Fury is rippling through the local Liberal Party after an alleged intervention from Malcolm Turnbull designed to warn off preselection challenges to sitting Gilmore MP Ann Sudmalis.
At least two potential challengers – Grant Schultz and Adam Straney – were contacted by a senior NSW Liberal on Tuesday and told the Prime Minister did not want Mrs Sudmalis to lose her endorsement.
At least one was contacted directly by a senior Liberal from Canberra.
The intervention comes despite public statements made by Mr Turnbull and Treasurer Scott Morrison, who last week said the preselection process in the NSW Liberal Party was a grassroots matter while enthusiastically supporting Mrs Sudmalis as their preferred candidate.
Local Liberals told Fairfax Media on Tuesday they feared the seat would now be handed to Labor’s Fiona Phillips because Mrs Sudmalis was so unpopular. The Gilmore MP holds the seat by a razor thin margin.
Two possible contenders, radio personality Adam Straney and Nowra lawyer Paul Ell, haver decided against mounting challenges.
Mr Schultz’s intentions remain unclear.
A source said Mr Ell was seriously considering mounting a challenge after being approached by party members who told him he would be the best candidate if the party wanted to retain the seat.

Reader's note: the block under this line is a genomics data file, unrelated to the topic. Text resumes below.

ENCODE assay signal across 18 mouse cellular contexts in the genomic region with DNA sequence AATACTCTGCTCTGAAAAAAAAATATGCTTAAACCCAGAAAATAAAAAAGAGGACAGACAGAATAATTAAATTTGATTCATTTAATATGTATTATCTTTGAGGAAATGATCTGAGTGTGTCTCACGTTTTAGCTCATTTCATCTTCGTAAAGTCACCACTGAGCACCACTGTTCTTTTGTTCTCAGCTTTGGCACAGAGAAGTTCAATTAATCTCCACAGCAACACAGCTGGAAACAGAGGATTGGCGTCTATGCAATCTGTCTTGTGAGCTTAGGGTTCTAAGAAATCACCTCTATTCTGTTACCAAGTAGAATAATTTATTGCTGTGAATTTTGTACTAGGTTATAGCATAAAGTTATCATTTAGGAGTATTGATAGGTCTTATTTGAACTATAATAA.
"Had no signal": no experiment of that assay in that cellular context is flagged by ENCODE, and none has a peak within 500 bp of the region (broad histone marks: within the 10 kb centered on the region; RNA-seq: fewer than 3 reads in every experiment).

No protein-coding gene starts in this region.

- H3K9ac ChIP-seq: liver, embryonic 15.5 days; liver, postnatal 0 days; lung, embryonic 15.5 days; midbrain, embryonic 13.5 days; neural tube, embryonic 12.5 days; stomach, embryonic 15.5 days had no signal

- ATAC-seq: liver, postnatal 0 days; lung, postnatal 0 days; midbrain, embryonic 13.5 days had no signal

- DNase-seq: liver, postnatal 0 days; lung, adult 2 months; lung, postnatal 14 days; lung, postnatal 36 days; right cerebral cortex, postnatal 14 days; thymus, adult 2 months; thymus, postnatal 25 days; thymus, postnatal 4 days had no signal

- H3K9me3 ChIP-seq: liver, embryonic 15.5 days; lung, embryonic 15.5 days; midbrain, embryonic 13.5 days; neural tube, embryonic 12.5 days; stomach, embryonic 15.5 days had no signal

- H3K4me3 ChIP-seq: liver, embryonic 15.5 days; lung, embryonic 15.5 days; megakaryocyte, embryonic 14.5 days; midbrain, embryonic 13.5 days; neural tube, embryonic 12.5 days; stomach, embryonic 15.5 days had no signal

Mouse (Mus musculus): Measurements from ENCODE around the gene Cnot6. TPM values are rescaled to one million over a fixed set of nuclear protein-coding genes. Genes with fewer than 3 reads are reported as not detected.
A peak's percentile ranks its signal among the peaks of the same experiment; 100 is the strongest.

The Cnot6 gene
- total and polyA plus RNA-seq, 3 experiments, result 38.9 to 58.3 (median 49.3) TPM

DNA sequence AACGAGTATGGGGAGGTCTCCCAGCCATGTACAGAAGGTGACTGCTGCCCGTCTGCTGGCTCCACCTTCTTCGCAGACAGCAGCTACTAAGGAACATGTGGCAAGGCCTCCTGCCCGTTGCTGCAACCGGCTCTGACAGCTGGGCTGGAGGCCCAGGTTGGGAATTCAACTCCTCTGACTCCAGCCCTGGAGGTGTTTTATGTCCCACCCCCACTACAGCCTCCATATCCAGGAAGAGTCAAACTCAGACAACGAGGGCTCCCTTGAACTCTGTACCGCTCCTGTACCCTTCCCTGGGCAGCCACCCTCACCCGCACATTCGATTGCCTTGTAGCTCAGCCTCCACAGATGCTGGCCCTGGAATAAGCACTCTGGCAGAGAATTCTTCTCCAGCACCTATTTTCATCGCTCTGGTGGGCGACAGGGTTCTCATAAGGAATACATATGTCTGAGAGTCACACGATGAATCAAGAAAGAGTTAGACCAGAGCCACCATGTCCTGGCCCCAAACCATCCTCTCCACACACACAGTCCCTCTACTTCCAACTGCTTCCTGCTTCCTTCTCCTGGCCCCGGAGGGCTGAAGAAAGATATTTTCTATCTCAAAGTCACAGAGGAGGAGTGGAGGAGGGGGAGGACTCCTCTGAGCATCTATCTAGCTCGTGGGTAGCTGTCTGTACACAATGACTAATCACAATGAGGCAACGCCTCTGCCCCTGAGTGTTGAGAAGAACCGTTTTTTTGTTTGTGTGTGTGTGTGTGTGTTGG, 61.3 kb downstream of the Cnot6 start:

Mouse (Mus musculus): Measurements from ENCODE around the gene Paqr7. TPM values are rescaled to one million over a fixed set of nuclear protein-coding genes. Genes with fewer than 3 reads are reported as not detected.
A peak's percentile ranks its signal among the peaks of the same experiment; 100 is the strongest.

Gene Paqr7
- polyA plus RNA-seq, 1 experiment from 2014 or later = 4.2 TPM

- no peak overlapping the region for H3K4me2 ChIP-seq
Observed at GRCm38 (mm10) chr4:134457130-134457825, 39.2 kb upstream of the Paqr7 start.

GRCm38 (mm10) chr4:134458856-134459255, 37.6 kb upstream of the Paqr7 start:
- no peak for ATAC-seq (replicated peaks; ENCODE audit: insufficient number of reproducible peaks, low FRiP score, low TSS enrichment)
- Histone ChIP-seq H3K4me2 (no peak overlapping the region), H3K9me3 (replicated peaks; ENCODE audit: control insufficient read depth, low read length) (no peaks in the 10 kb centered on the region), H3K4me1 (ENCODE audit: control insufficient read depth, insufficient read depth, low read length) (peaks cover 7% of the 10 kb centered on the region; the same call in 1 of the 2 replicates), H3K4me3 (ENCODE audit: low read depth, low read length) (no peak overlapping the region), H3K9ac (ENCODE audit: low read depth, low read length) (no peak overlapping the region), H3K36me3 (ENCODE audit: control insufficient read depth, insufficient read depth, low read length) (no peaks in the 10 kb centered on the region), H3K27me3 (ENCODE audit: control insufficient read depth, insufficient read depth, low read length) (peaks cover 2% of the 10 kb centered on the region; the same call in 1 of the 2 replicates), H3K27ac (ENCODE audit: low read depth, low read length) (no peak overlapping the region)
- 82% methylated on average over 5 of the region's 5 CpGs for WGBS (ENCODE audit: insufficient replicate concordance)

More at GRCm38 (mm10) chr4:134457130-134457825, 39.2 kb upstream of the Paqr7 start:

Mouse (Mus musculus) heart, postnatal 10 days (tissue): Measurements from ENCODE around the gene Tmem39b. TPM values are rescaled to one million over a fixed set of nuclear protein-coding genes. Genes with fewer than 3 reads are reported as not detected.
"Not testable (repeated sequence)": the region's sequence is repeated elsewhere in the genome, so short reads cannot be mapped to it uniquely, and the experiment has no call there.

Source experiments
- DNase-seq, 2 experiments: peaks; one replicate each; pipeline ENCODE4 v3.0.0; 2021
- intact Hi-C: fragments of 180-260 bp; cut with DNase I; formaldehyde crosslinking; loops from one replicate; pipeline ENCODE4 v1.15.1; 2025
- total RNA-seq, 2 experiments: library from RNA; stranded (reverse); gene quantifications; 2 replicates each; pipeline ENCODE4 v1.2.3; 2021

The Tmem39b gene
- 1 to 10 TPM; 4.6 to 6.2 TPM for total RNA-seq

He decided not to run after being told Mr Turnbull did not want Mrs Sudmalis challenged.
“The important thing now is for party members to support whoever the candidate is and that’s what I’ll be doing,” Mr Ell said.
Nominations close at 5pm on Friday, May 25.
The government is in a difficult position after the outcry over the dumping of assistant minister Jane Prentice in a Queensland preselection challenge.
While retaining Mrs Sudmalis might save the government some embarrassment in terms of gender politics, one senior local Liberal said if the seat was lost, the blame would fall on the Prime Minister.
Mrs Sudmalis has contested two federal elections.
In 2013, when the Coalition swept to power under Tony Abbott, Gilmore, traditionally a safe Liberal seat, bucked the national trend to record a 2.67 per cent swing against the Coalition.
In 2016, Gilmore recorded a 3.05 per cent swing away from the Coalition.
Members face disciplinary action – including expulsion – if they speak publicly about internal party matters.